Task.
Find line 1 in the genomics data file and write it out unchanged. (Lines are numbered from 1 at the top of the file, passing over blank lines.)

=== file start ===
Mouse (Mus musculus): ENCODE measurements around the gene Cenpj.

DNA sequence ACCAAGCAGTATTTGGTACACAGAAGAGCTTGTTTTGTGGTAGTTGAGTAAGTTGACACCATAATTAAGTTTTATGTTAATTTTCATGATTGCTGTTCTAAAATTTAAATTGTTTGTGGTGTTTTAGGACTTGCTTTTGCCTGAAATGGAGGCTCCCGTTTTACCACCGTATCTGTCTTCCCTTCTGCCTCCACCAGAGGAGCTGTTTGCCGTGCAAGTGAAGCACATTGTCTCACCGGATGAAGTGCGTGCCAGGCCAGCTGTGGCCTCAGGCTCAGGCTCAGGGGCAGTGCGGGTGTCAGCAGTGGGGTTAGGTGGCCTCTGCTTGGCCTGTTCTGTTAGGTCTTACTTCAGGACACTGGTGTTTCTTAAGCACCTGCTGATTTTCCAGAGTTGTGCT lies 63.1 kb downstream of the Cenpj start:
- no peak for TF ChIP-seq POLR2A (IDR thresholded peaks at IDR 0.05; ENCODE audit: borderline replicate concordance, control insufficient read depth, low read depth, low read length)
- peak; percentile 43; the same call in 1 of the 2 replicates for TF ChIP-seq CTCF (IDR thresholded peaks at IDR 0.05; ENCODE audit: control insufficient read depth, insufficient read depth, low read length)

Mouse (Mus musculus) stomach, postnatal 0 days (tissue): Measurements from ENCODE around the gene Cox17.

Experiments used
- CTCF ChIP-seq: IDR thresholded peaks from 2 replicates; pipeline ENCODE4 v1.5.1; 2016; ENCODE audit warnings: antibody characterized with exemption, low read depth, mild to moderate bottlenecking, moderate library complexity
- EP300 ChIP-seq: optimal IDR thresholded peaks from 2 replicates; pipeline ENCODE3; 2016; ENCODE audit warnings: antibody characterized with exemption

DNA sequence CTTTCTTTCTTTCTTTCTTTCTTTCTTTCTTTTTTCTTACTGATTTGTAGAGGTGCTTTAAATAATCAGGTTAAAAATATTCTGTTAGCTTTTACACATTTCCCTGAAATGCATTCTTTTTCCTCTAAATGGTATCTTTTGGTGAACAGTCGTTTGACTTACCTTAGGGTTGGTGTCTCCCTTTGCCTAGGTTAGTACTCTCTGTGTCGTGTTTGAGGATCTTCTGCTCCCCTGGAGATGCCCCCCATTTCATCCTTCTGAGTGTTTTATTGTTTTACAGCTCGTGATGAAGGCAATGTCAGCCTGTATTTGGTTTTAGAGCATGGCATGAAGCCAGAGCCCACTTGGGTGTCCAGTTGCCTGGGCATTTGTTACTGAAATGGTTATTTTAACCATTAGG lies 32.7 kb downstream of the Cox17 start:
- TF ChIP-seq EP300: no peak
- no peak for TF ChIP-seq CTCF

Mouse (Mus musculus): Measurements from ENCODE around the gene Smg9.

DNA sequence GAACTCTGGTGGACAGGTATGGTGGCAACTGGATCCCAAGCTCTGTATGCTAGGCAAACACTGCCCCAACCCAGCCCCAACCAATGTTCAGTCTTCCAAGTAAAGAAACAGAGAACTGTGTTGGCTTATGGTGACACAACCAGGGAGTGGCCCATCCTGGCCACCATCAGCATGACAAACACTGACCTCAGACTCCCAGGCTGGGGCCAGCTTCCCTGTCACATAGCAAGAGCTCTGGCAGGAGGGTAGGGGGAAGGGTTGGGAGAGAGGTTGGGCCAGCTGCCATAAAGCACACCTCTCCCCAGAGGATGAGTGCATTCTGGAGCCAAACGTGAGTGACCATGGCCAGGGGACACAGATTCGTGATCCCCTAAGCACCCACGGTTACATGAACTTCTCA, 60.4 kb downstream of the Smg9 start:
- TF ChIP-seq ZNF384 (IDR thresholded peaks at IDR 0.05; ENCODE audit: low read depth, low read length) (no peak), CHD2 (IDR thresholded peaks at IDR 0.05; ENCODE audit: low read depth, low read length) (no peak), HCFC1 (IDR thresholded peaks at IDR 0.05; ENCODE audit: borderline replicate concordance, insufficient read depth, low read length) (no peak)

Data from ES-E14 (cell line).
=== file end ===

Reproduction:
Mouse (Mus musculus): ENCODE measurements around the gene Cenpj.